Douglas Brinkley convicts Oswald on TV

February 3, 2012

Reporting LIVE from our headquarters,
Charlie Rose: “giving you a sense of history…”
31 January 2012

Douglas Brinkley, historian:
“So far I’ve bought into the Posner, Case Closed”

“The big question still remaining: `Why did Oswald do it?'”

“I believe Oswald could have made the shot.”

NOTE: Oswald could have “made the shot” if he’d owned the rifle, had been on the sixth floor of the Book Depository, had gotten graphite on his hands or cheeks by doing so, had bullets that matched those found in the bodies and limousine, had enough competence to aim the gun and correct for the scope, and could do better than all the Army weapons experts who tried with a repaired gun at an easier target who failed to hit it. Reality is such a hard taskmaster.

Then again, what shot could he have made from there? Maybe the one that went through Governor Connally’s chest or the one that missed and hit James Tague near the overpass.

He could not have made either shot the Warren Commission credits him with. The fatal head shot clearly comes from the front. The “single bullet” shot, if it had actually happened, would have caused a wound from JFK’s back through to his throat. Robert Cutler took the Warren Commissioners at their word and traced that wound at the angle they described and the other required angles that the wound information would allow. He took it backwards instead. It goes well below the sixth floor and well to the south of the Book Depository.

Oswald could not have made a shot through both Kennedy and Connally since there was not time time to shoot twice and the interval between those wounds is too long for one bullet, unless it suspended in mid-air. The angles are all wrong for one bullet as well, as are the angles and timing of the wounds to Connally’s wrist and thighs. Then there’s the problem of the windshield, but never mind.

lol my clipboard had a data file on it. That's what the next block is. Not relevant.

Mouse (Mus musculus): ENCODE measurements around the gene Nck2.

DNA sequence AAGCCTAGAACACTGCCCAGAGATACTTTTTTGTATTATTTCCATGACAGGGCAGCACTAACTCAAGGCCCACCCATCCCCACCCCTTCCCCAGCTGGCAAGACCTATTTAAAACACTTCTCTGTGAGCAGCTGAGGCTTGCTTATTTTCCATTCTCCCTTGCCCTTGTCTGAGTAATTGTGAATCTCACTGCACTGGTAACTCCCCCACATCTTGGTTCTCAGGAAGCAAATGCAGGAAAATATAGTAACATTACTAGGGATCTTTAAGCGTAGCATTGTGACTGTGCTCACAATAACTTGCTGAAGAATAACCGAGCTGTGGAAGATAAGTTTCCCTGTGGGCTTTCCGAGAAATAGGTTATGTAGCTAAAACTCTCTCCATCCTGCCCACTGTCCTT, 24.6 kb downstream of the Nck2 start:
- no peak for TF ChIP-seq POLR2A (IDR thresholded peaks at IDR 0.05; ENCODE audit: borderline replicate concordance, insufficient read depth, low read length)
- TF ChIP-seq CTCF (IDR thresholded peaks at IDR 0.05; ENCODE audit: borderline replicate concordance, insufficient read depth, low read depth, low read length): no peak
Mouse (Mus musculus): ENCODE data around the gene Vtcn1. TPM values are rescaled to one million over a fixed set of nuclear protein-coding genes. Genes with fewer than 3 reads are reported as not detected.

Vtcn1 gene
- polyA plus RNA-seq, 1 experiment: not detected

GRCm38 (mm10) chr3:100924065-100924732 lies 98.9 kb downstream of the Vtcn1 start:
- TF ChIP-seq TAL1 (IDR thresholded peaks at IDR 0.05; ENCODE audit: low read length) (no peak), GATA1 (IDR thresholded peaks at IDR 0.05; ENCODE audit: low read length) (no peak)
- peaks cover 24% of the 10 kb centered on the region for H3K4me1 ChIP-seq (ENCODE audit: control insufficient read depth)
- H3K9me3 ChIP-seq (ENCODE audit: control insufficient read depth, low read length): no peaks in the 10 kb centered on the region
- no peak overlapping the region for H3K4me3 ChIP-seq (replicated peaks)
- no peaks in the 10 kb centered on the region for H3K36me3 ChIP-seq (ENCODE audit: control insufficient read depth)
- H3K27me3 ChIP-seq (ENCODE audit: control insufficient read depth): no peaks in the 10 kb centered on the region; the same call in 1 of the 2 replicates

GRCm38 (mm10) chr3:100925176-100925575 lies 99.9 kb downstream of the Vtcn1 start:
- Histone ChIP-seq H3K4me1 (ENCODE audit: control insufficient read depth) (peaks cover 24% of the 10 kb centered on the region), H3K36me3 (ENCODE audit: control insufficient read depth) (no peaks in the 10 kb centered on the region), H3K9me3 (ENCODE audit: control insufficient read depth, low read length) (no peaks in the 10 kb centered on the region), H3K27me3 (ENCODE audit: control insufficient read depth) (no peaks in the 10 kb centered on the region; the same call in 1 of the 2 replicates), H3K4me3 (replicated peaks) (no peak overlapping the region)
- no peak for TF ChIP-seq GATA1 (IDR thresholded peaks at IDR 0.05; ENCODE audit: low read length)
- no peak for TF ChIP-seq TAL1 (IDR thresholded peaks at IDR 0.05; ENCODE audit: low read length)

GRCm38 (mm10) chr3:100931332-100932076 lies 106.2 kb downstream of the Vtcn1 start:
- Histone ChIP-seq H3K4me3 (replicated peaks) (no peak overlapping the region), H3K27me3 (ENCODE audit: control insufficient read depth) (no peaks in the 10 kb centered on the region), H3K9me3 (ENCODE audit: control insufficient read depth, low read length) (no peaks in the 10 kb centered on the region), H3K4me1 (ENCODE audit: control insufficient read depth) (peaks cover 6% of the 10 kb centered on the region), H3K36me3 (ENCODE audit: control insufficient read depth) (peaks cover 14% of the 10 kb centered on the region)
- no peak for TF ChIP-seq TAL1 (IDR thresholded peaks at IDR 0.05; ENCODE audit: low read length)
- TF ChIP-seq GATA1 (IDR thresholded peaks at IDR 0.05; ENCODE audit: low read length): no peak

Anyone COULD have made any number of shots. NOBODY could have fired three bullets from one location and killed Kennedy and caused the other damage and wounds that day in the limousine on Elm Street.

So is the historian’s standard of evidence and conviction not proof positive, proof logical or much less proof without reasonable doubt, but only proof of possibility ignoring all other evidence? Only if the one book you read is by Gerald Posner, who distorts all the evidence.

Who knows, maybe an ambivalent Oswald COULD have fired from two different and distant locations at almost the same instant (3.2 second intervals max). Maybe Oswald had help. Maybe two lone gunmen showed up at the same time and location with the intent to kill Kennedy as the Washington Post suggested long ago when acoustical evidence of a fourth shot that day convinced the House Select Committee on Assassinations that there was a “probable conspiracy” involved. After all, they noted, there is no proof the gunmen knew each other.

Then again, maybe Oswald didn’t fire a gun that day at either Kennedy or Tippit. Maybe Oswald was a patsy, just as he said he was, with no stress level in his voice. In fact, Oswald COULD have been framed for a crime he did not commit to protect a conspiracy of people who did all the shots and got away with it. I’m an historian too, so I’ll pick this one. At least there’s evidence for all of it. John Judge

One Response to Douglas Brinkley convicts Oswald on TV

  1. gemantel
    February 6, 2012 at 11:26 am

    Re formation of Warren Commission: “Douglas Brinkley … has additional information concerning [Dean] Acheson’s involvement. This information is apparently based on interviews with William Bundy. In telephone conversations with this author, Brinkley initially offered to provide_ copies of this interview. He subsequently changed his mind. This material may be of great significance.” [Information provided by Donald Gibson via the Third World Traveler website.]

Leave a Reply

Your email address will not be published. Required fields are marked *

  • Newsletter
  • Twitter
  • Facebook
  • YouTube
  • Facebook